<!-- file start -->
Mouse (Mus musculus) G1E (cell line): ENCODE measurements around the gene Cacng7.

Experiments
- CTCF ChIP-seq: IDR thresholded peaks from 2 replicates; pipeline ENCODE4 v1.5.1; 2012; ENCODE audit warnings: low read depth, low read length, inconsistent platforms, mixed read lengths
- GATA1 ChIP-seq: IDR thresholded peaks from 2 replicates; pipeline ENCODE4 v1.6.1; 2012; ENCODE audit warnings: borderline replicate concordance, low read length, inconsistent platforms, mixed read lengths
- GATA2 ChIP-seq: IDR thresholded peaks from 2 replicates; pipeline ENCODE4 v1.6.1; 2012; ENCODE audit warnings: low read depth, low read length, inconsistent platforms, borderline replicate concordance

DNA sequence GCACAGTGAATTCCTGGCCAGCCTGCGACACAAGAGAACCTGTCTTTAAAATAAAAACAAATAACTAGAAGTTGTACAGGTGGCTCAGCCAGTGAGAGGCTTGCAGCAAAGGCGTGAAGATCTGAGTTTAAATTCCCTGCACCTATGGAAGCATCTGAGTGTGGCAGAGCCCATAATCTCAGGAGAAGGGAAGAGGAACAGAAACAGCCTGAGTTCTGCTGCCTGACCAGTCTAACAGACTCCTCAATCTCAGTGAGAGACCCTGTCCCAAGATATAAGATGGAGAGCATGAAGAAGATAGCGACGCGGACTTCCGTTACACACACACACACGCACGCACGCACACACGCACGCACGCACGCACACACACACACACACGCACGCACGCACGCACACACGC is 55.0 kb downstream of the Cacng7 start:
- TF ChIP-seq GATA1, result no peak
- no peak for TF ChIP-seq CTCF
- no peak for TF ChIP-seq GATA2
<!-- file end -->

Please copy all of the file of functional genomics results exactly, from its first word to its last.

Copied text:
Mouse (Mus musculus) G1E (cell line): ENCODE measurements around the gene Cacng7.

Experiments
- CTCF ChIP-seq: IDR thresholded peaks from 2 replicates; pipeline ENCODE4 v1.5.1; 2012; ENCODE audit warnings: low read depth, low read length, inconsistent platforms, mixed read lengths
- GATA1 ChIP-seq: IDR thresholded peaks from 2 replicates; pipeline ENCODE4 v1.6.1; 2012; ENCODE audit warnings: borderline replicate concordance, low read length, inconsistent platforms, mixed read lengths
- GATA2 ChIP-seq: IDR thresholded peaks from 2 replicates; pipeline ENCODE4 v1.6.1; 2012; ENCODE audit warnings: low read depth, low read length, inconsistent platforms, borderline replicate concordance

DNA sequence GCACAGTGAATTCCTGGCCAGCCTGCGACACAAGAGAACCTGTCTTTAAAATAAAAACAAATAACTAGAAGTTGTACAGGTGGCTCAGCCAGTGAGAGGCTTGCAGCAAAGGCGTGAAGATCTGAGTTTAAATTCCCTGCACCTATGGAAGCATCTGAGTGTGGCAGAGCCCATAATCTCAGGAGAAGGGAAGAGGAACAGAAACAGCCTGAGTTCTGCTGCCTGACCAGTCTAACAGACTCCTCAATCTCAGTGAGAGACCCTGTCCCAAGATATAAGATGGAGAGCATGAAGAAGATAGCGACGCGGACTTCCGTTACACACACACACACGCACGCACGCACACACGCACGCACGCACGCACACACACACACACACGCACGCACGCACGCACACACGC is 55.0 kb downstream of the Cacng7 start:
- TF ChIP-seq GATA1, result no peak
- no peak for TF ChIP-seq CTCF
- no peak for TF ChIP-seq GATA2